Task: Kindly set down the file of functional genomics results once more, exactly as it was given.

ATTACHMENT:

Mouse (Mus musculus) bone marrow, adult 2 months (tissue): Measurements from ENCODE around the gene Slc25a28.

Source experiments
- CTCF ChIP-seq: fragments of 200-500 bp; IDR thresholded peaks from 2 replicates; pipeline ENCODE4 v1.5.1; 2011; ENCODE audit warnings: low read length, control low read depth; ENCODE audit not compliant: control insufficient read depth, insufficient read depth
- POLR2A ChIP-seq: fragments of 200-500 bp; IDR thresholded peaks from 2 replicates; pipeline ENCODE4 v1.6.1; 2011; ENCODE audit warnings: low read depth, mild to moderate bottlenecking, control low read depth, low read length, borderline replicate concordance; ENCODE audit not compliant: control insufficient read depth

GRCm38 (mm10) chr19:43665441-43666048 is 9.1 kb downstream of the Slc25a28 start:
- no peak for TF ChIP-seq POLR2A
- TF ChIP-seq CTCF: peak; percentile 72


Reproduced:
Mouse (Mus musculus) bone marrow, adult 2 months (tissue): Measurements from ENCODE around the gene Slc25a28.

Source experiments
- CTCF ChIP-seq: fragments of 200-500 bp; IDR thresholded peaks from 2 replicates; pipeline ENCODE4 v1.5.1; 2011; ENCODE audit warnings: low read length, control low read depth; ENCODE audit not compliant: control insufficient read depth, insufficient read depth
- POLR2A ChIP-seq: fragments of 200-500 bp; IDR thresholded peaks from 2 replicates; pipeline ENCODE4 v1.6.1; 2011; ENCODE audit warnings: low read depth, mild to moderate bottlenecking, control low read depth, low read length, borderline replicate concordance; ENCODE audit not compliant: control insufficient read depth

GRCm38 (mm10) chr19:43665441-43666048 is 9.1 kb downstream of the Slc25a28 start:
- no peak for TF ChIP-seq POLR2A
- TF ChIP-seq CTCF: peak; percentile 72